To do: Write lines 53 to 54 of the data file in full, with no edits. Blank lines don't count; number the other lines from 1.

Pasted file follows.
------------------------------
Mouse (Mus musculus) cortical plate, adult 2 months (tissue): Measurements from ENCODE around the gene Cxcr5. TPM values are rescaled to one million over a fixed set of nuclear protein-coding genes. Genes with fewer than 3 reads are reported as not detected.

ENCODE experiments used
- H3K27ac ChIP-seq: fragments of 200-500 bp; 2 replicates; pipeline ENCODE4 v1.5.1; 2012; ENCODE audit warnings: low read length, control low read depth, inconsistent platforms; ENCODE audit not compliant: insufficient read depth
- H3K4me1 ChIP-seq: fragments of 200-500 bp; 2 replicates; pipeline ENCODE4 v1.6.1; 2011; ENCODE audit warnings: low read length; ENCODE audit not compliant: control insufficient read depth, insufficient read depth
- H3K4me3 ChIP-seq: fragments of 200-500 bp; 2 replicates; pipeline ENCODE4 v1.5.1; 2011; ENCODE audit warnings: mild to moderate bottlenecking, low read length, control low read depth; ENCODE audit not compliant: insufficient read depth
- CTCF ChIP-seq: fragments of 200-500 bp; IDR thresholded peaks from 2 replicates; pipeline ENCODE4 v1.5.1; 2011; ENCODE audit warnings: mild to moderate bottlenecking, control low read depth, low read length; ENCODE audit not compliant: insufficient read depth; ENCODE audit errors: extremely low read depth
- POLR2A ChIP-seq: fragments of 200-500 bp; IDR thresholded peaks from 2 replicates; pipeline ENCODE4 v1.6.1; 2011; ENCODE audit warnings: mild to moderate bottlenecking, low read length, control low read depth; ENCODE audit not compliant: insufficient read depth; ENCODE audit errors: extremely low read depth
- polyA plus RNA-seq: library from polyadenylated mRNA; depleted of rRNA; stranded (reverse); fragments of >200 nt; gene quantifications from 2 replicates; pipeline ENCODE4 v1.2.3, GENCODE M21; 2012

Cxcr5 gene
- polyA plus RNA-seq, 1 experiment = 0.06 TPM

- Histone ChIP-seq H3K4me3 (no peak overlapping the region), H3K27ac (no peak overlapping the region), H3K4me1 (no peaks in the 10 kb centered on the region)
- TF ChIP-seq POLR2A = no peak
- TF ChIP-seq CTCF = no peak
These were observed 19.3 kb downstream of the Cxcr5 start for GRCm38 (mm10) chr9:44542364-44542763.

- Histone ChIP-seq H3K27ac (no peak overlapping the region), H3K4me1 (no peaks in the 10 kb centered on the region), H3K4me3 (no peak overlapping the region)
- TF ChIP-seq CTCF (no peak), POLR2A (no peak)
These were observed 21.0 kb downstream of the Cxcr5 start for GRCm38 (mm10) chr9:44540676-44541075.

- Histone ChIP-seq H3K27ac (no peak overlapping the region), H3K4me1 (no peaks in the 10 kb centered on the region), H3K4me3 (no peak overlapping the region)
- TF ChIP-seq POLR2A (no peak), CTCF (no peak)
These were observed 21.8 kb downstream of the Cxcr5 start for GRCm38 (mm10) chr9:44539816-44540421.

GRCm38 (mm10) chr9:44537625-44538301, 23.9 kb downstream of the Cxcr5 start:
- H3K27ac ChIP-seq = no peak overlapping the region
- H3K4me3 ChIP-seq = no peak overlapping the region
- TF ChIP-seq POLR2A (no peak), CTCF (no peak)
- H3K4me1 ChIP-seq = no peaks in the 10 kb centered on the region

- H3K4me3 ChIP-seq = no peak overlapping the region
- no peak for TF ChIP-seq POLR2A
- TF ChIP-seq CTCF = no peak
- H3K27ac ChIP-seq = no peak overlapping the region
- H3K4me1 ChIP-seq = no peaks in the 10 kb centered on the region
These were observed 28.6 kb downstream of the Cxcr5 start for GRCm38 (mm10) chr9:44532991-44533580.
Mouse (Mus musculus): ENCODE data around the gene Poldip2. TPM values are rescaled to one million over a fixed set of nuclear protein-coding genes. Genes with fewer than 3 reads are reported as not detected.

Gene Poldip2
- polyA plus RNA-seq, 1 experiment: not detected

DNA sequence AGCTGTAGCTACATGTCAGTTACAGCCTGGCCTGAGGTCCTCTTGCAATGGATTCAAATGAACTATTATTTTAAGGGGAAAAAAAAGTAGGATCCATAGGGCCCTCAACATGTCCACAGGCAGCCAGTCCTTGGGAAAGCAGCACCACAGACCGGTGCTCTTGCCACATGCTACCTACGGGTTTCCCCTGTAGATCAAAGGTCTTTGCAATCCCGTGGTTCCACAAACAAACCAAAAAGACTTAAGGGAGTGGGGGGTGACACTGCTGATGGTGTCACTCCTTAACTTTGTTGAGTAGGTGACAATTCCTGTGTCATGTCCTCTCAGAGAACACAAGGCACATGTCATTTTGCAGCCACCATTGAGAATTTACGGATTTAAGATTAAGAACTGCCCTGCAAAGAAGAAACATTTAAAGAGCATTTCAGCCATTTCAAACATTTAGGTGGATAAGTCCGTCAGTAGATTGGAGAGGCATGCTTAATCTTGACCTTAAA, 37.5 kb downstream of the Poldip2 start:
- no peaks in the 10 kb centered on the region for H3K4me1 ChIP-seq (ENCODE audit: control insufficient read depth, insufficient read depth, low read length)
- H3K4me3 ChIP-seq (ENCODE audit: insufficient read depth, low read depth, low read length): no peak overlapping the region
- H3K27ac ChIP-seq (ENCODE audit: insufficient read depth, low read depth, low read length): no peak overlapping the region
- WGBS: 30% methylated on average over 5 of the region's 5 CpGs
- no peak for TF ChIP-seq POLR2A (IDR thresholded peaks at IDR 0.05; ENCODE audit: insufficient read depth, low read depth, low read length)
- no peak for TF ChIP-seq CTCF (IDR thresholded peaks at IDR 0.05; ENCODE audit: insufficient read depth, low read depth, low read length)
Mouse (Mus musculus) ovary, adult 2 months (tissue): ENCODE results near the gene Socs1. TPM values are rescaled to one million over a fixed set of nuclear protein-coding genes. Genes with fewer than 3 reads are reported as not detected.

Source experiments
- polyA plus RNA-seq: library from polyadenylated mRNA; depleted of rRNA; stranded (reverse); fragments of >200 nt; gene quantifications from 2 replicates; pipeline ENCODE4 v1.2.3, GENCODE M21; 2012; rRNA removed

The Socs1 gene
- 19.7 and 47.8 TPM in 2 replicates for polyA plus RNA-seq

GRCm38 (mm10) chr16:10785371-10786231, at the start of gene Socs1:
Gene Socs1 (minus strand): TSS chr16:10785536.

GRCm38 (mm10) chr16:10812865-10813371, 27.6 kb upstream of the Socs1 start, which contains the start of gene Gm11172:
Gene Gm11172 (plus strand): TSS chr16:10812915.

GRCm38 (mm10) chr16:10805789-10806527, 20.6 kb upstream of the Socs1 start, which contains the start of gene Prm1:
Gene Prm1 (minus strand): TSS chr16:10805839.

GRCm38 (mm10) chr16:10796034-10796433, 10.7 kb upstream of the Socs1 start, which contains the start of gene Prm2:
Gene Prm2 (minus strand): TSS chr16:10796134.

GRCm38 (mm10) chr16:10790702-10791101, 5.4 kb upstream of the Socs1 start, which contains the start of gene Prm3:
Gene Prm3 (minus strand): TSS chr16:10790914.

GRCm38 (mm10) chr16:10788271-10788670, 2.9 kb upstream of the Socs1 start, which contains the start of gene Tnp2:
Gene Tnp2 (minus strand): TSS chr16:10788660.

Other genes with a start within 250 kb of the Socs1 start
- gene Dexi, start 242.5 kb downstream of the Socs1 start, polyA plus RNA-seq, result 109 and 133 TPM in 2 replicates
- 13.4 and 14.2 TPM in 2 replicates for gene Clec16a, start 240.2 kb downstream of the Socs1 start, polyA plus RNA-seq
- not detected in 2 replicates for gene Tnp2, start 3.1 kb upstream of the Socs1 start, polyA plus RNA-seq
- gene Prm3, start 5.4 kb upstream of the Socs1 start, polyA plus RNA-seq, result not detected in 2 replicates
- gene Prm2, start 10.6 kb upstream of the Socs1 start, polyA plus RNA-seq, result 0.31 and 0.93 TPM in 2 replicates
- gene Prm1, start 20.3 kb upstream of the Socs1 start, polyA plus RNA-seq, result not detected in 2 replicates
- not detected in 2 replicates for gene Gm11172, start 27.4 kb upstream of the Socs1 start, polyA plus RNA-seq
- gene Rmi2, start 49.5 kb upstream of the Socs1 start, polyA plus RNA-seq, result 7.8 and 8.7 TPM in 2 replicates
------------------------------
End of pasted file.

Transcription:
GRCm38 (mm10) chr16:10796034-10796433, 10.7 kb upstream of the Socs1 start, which contains the start of gene Prm2:
Gene Prm2 (minus strand): TSS chr16:10796134.